There are a lot of truths buried in the various episodes, truths about reality and fantasy; religion and ethics; science and technology; human nature and yes, government too. The Twilight Zone is a strange place, you never know when you might end up there, in fact in Trump’s America every day feels like an experience in the Twilight Zone, in this case Season Two, episode 29, The Obsolete Man. In the episode the state determines who is obsolete and therefore condemned to death.

In the episode, Burgess Meredith plays a character named Romney Wordsworth, a librarian who has been declared obsolete by the state. Books have been banned as well as belief in a God that is not the no-God of the state. He is brought before the Chancellor, played by Fritz Weaver, and condemned to a death of his choosing.

The opening narration, spoken by Sterling sets the stage for the story:

You walk into this room at your own risk, because it leads to the future, not a future that will be but one that might be. This is not a new world, it is simply an extension of what began in the old one. It has patterned itself after every dictator who has ever planted the ripping imprint of a boot on the pages of history since the beginning of time. It has refinements, technological advances, and a more sophisticated approach to the destruction of human freedom. But like every one of the super-states that preceded it, it has one iron rule: logic is an enemy and truth is a menace. This is Mr. Romney Wordsworth, in his last forty-eight hours on Earth. He’s a citizen of the State but will soon have to be eliminated, because he’s built out of flesh and because he has a mind. Mr. Romney Wordsworth, who will draw his last breaths in The Twilight Zone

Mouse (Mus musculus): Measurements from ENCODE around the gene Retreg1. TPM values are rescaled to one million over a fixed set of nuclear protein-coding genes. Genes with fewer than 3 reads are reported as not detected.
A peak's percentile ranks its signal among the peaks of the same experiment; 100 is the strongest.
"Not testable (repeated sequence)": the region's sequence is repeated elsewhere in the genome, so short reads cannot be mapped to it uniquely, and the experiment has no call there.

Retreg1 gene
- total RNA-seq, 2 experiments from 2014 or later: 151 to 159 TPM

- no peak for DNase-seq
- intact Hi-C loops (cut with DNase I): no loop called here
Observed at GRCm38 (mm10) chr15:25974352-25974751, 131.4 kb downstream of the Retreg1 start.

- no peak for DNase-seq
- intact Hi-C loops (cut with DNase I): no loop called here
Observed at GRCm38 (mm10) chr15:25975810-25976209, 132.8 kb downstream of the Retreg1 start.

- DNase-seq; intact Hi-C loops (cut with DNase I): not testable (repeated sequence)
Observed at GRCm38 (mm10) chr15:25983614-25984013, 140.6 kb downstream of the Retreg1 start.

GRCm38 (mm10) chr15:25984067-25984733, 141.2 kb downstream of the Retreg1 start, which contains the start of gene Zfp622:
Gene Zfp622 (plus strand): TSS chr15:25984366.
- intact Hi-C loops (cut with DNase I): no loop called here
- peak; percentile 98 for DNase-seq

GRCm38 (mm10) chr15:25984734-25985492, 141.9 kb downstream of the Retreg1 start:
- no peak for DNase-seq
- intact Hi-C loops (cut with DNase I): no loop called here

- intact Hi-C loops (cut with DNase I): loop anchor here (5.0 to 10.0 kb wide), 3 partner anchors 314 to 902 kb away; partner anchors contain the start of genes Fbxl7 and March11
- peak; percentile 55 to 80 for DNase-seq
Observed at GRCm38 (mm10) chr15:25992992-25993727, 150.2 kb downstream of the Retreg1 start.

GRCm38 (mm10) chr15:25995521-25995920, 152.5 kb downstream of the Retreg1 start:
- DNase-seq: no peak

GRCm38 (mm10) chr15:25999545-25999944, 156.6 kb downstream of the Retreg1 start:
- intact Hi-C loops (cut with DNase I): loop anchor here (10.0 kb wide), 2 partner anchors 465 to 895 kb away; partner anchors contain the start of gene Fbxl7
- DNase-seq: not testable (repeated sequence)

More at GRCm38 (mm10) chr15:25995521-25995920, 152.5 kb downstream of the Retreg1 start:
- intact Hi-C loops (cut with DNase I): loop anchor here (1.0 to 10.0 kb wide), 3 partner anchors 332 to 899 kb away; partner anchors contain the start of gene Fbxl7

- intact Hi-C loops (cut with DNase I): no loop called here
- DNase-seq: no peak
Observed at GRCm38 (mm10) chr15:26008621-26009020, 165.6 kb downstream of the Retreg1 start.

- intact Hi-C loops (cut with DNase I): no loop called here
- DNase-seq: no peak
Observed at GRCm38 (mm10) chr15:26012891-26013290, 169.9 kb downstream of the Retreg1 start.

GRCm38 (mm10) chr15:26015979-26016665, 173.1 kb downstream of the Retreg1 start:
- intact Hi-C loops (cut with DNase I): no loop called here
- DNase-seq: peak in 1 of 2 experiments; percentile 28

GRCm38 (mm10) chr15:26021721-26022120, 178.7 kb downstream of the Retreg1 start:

I won’t play the spoiler but I will end this brief article with the warning spoken by Sterling at the end of the episode. The episode can be found on Netflix. But, actually, this is unedited ending of that episode.

The chancellor, the late chancellor, was only partly correct. He was obsolete. But so is the State, the entity he worshiped. Any state, entity, or ideology becomes obsolete when it stockpiles the wrong weapons: when it captures territories, but not minds; when it enslaves millions, but convinces nobody. When it is naked, yet puts on armor and calls it faith, while in the Eyes of God it has no faith at all. Any state, any entity, any ideology which fails to recognize the worth, the dignity, the rights of Man…that state is obsolete. A case to be filed under “M” for “Mankind” – in The Twilight Zone.

So consider this a warning, especially for the followers of the authoritarians, fascists, and real or would be dictators, including the American President and his cult like supporters; a warning from the Twilight Zone.

Peace,

Padre Steve+